Since time immemorial Linux users have been familiar with the command ifconfig. Thus far in this document I’ve used it too, for the sake of familiarity. But dear ifconfig has actually been deprecated now for many years. It lives on, and we all still use it, but with the advent of IPv6 it does now seem an appropriate moment to bid it goodbye. It’s time to use the ip command, in its many forms. While it’s true that ifconfig can still achieve most of what is required, it sometimes falls short. Also, using ip let’s us more clearly and easily distinguish between IPv4 and IPv6, which is maybe not a bad thing!
Compare the ifconfig output from above with a couple of examples of the ip command:
This is analogous to the simple ifconfig: we’ve got L2 MAC, IPv4, and a couple of IPv6 addresses showing.
Look how much neater that is, even just for IPv4: no L2 MAC, no IPv6, just the IPv4-related information.
And similarly here: we just get IPv6-related information, and nothing else.
alias ip6=’ip -6′
and then you can just enter:
which is quite neat.
The last part of this IPv6 Basics section is to introduce the functional building blocks within Linux which seem to get mentioned in connection with IPv6.
We now know about IPv6 addresses types that matter to us, we have met the command(s) we will use to inspect and manipulate things such as interfaces, routes and so on. We have also assumed that there is something similar to IPv4 iptables (and we’ll come back to that in some detail later as to how we actually use iptables under IPv6). However what subsystems such as DHCP exist and are of interest to us? When reading up on IPv6 Linux implementation one comes across the following mentioned frequently, and you may quickly form the impression that they are three important elements in an IPv6 firewall/router. They are:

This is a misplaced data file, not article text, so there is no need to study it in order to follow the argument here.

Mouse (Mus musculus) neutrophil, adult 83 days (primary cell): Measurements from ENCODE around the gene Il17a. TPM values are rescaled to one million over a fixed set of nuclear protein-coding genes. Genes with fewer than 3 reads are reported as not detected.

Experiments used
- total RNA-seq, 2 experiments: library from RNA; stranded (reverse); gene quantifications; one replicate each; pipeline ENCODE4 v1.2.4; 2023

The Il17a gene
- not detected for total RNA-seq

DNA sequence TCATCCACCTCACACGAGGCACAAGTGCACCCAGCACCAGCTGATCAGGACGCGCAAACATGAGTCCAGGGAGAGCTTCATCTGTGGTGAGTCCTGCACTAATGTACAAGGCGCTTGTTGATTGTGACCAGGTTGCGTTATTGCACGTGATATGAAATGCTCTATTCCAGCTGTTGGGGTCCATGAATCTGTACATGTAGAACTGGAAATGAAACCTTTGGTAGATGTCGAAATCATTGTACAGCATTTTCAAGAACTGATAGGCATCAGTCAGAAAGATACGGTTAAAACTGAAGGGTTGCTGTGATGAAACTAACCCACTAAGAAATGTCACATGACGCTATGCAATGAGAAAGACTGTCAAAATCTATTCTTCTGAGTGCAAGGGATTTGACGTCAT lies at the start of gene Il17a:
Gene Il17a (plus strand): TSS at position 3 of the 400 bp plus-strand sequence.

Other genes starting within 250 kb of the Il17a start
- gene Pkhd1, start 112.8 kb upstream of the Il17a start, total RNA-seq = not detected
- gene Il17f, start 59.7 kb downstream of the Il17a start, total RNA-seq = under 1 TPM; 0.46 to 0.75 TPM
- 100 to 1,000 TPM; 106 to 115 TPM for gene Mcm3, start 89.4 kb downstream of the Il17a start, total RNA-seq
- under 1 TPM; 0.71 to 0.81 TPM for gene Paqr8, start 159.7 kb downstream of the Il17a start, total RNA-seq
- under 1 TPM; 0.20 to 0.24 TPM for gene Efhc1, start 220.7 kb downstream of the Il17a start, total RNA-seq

dhcp6c is a Linux DHCP IPv6 client. It is directly comparable to the IPv4 dhclient or dhclient3. It will, for a nominated interface, call out and ask for an IPv6 address which it can allocate to that interface. It may also, optionally, pick up other information, typically DNS-related.
dhcp6s is a Linux DHCP IPv6 server. It is comparable to the IPv4 dhcpd or, in my network, dnsmasq. Just as in the IPv4 environment, it hands out addresses to other devices and, optionally, other information such as DNS data.
radvd is a Router Advertisement Daemon. This is less easy to directly compare to the IPv4 environment. It can hand out, to requesting devices, an IPv6 prefix (not a full address…) and a default route to be used. From this the receiving device can then automatically decide upon a host portion to add to the prefix to give it a full IPv6 address. So at first sight, it seems to be a rather inadequate imitation of a DHCP server!